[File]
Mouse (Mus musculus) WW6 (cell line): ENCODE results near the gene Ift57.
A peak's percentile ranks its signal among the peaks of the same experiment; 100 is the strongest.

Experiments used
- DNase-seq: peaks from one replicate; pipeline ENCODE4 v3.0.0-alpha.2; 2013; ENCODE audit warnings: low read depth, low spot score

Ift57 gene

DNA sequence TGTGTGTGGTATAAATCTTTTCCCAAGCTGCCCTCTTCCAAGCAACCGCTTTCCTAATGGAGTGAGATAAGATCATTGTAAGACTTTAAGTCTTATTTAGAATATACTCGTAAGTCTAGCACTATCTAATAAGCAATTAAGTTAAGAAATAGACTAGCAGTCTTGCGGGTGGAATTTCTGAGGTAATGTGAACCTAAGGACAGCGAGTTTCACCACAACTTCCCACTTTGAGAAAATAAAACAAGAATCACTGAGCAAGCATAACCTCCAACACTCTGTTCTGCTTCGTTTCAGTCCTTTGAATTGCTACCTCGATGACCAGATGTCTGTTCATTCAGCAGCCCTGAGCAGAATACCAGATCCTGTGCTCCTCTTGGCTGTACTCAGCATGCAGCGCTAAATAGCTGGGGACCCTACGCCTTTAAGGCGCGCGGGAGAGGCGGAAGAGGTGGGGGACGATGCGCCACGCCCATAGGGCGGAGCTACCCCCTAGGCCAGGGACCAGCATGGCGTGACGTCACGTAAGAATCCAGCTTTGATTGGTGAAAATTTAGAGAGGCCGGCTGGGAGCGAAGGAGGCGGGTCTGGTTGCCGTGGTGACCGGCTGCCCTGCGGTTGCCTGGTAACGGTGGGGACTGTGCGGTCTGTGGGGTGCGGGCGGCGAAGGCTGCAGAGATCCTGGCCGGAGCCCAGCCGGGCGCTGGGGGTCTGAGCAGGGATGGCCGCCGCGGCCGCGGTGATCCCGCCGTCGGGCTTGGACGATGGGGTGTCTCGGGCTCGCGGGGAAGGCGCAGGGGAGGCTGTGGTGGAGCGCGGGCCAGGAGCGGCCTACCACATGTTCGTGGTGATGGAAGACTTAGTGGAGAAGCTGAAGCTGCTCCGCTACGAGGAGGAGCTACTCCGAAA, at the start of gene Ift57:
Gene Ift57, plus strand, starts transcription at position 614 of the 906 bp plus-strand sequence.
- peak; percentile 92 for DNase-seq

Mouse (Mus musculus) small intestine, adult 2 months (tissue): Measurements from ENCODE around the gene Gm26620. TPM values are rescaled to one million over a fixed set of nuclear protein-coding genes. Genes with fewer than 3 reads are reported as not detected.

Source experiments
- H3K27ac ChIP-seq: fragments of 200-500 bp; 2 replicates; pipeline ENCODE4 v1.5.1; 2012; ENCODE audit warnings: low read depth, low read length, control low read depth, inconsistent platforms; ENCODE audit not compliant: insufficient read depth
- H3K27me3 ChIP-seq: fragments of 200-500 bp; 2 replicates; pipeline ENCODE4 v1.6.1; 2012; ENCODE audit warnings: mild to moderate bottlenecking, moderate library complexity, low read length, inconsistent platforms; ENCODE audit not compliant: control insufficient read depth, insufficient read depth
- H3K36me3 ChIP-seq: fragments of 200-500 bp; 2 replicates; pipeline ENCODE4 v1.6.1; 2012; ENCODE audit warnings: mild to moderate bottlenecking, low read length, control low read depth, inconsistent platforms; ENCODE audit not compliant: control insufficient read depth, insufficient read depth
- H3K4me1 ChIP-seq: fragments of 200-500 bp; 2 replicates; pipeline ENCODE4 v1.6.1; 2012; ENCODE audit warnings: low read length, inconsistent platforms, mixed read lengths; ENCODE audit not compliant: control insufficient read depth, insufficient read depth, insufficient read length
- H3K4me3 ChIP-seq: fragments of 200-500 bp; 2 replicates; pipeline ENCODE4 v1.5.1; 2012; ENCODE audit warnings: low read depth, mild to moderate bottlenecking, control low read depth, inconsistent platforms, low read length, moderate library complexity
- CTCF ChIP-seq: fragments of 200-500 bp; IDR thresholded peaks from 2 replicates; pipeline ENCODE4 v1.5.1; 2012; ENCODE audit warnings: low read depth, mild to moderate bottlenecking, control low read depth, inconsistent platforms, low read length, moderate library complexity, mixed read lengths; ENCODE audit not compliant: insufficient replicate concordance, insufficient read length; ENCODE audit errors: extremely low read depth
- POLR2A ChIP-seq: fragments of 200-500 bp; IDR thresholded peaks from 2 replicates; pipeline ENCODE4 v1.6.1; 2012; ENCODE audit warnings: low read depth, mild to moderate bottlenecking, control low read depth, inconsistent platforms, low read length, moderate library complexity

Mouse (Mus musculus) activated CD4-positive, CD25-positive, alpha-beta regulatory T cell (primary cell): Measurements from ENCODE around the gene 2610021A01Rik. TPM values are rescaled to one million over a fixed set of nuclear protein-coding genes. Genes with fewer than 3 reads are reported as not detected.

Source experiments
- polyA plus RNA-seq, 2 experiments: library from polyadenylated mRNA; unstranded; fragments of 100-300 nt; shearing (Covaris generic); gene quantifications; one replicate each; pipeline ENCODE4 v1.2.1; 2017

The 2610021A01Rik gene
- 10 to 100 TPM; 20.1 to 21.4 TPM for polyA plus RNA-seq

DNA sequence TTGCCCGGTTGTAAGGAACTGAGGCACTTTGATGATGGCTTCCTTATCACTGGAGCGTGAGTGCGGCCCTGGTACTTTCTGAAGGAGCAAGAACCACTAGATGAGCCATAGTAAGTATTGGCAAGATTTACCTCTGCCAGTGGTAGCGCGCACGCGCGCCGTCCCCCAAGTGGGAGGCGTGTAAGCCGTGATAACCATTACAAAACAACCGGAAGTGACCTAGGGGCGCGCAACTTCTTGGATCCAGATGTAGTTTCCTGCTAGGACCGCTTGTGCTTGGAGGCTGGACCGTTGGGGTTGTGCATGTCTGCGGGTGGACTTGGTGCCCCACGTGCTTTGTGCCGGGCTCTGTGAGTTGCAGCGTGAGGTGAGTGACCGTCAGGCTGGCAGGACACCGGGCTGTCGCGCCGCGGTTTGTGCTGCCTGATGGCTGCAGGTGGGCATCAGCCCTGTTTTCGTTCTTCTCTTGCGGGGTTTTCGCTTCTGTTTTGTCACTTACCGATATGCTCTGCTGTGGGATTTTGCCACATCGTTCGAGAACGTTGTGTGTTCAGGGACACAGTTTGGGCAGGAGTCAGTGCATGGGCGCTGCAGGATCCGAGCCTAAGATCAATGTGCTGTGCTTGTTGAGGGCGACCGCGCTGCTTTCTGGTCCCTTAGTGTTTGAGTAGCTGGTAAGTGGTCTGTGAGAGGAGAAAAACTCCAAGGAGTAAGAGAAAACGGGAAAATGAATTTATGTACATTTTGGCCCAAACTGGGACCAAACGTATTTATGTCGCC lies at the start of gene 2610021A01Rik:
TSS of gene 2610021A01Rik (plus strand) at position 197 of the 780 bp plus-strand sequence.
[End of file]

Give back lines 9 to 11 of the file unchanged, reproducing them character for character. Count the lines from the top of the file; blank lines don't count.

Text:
Mouse (Mus musculus) small intestine, adult 2 months (tissue): Measurements from ENCODE around the gene Gm26620. TPM values are rescaled to one million over a fixed set of nuclear protein-coding genes. Genes with fewer than 3 reads are reported as not detected.

Source experiments
- H3K27ac ChIP-seq: fragments of 200-500 bp; 2 replicates; pipeline ENCODE4 v1.5.1; 2012; ENCODE audit warnings: low read depth, low read length, control low read depth, inconsistent platforms; ENCODE audit not compliant: insufficient read depth